• Dependant parents, if they have no other children;
  • Dependant parents aged over 65

The residency permit may subsequently be renewed for an additional period of 3 years once the 2-year limitation has passed.

  • Citizenship by Investment Programmes

A resident in Italy may subsequently acquire Italy dual Citizenship if he has satisfied the relevant criteria for naturalisation as previously stipulated. Whilst Italy dual citizenship has several benefits, it is mainly based on family connections or lengthy periods of time within the country. With the recent introduction of various citizenship by investment programmes (CBI) around the world, various Italian and foreign investors have made use of the programmes due to the far-reaching advantages they offer.  

On a European level, the Citizenship by Investment Programmes offered are those in Malta and Cyprus. Having experienced high success rates within the limited time during which they have been put in place, various HNWI have now obtained Maltese or Cypriot Citizenship under these schemes. Once all the criteria necessary are satisfied, applicants will have access to Schengen area and will also be able to benefit from the freedoms enjoyed by European citizens, including freedom of goods, capital, services and labour. Individuals who prefer more flexibility in their investment options might also be interested in the Caribbean citizenship by investment programmes, offered by St Kitts and Nevis, Saint Lucia, Antigua and Barbuda, Grenada and Dominica.

Individuals who have successfully acquired dual citizenship through one of the aforementioned Citizenship by Investment Programmes are exposed to several benefits, mainly the following:

  • Facilitated Travel: Attaining citizenship through one of these programmes will provide individuals with the opportunity to benefit from visa-free travel across numerous countries. This will instantly widen the mobility outlook for high-net-worth-individuals, preventing them from having to face visa restrictions based on their country of origin. With enhanced mobility, applicants will be able to benefit on a business level, allowing operations to run smoothly, and on a personal level for travel. The choice of citizenship by investment programme might entitle the applicant to benefit from more visa-free travel, however, this depends on the programme chosen by the applicant.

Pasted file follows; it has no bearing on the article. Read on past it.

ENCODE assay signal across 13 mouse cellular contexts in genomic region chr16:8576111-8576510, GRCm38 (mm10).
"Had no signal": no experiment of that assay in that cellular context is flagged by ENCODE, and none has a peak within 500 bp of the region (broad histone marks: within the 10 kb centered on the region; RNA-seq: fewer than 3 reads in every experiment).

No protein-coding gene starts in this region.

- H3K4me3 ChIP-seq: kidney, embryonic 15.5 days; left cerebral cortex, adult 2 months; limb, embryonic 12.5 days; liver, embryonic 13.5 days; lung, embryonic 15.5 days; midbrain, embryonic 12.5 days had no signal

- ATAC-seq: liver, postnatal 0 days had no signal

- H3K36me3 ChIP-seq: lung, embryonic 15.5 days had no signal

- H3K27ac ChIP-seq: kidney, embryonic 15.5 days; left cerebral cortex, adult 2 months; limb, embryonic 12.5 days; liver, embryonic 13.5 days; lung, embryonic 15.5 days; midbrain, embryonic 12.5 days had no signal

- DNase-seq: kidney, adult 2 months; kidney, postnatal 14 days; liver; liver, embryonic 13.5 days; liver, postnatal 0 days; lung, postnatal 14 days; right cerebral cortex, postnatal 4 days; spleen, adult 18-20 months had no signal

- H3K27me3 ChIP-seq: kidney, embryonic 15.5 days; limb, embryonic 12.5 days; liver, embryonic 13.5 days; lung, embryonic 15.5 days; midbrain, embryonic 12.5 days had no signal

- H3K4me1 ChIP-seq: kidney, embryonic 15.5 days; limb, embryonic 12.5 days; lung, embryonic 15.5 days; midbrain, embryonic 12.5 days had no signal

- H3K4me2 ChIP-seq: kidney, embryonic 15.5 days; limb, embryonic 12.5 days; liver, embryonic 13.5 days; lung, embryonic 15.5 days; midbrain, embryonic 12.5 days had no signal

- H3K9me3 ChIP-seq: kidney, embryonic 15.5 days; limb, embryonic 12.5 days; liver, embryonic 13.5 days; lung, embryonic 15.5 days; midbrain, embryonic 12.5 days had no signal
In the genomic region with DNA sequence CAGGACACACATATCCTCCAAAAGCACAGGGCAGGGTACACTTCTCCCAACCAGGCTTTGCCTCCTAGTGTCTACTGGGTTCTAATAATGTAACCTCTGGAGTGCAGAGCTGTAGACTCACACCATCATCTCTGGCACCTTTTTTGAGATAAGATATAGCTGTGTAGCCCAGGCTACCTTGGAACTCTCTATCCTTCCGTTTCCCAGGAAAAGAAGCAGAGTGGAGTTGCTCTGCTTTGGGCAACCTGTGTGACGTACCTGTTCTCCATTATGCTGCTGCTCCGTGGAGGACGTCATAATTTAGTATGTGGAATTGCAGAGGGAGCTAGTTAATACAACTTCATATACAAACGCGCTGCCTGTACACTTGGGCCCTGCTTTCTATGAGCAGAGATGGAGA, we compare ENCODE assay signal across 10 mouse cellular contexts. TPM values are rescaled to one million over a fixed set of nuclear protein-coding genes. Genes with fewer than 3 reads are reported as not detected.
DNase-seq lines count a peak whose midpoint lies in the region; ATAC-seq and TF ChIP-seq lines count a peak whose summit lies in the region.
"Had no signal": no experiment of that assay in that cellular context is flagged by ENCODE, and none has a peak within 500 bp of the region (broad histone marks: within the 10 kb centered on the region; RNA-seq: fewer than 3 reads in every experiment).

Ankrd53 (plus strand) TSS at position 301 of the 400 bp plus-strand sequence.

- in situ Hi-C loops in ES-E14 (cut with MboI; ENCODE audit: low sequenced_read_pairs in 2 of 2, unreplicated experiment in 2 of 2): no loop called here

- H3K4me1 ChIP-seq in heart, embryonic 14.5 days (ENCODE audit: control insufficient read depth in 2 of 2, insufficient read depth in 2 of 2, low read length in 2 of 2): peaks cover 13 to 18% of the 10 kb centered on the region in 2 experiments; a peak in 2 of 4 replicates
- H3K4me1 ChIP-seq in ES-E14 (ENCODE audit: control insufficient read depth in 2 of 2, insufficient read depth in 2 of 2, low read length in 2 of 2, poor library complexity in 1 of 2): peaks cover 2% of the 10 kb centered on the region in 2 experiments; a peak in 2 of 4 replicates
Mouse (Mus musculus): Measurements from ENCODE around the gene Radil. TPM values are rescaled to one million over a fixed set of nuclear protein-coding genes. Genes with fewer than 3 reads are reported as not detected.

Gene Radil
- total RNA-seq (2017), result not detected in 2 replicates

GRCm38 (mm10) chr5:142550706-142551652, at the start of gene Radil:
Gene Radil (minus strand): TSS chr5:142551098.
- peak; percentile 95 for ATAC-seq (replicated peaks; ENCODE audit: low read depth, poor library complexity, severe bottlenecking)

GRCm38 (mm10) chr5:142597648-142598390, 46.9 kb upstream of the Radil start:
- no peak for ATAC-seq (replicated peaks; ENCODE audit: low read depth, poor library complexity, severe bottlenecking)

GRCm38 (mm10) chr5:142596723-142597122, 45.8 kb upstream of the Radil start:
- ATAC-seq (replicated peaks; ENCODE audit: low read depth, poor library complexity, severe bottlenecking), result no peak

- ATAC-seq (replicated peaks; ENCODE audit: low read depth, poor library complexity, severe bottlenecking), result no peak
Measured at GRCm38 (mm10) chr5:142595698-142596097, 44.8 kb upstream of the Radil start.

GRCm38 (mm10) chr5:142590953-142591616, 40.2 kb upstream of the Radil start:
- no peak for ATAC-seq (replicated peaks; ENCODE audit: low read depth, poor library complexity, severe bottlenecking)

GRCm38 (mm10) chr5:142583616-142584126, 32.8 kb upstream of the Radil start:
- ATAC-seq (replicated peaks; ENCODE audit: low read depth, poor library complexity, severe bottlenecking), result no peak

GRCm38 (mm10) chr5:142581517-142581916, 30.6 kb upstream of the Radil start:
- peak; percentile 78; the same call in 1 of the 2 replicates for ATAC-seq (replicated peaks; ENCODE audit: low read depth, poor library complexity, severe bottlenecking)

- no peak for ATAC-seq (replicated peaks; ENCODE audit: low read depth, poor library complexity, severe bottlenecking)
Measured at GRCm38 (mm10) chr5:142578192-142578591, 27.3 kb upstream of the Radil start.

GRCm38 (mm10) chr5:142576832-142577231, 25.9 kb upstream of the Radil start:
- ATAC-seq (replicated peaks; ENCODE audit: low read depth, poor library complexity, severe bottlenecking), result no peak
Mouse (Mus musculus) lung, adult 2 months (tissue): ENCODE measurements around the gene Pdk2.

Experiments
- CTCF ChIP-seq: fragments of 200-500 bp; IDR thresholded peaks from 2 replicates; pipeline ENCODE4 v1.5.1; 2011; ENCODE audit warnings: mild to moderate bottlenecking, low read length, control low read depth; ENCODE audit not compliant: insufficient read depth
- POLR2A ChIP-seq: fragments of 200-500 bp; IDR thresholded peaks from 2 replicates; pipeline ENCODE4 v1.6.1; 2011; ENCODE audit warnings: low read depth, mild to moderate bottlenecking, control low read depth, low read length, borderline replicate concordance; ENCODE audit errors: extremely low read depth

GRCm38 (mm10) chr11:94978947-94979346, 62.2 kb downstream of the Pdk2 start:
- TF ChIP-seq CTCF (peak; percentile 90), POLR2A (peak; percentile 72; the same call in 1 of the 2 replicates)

• Tax Benefits: All jurisdictions offering these programmes have different tax incentives to further attract foreign investors, allowing them to safeguard and maximise their wealth as much as possible. These may include complete exemption of taxation on foreign income, wealth, gifts or capital gains, as is the case in Antigua, or remittance-based taxation which is nonetheless highly-attractive, as can be seen in Malta.
  • Personal Security: These programmes have proven to be of high value to HNWI who originate from a politically or economically unstable country, providing them with the opportunity to obtain citizenship within a haven from insecurity, and ultimately have peace of mind. The relatively quick process will prevent the individual or his business from being affected by any political or economic turmoil, as well as economic recessions or environmental catastrophes.
  • Better quality of life: Applicants and their families will be able to enjoy the life they dreamed of within the country in which they acquire citizenship. Specifically, in the case of the Malta and Cyprus Citizenship by Investment, the applicant would be able to further benefit from the advantages offered to EU citizens, both in relation to personal life, as well as business. Being considered a citizen, the applicant and his family would also be able to benefit from excellent levels of healthcare and education within the state, and also all around the EU.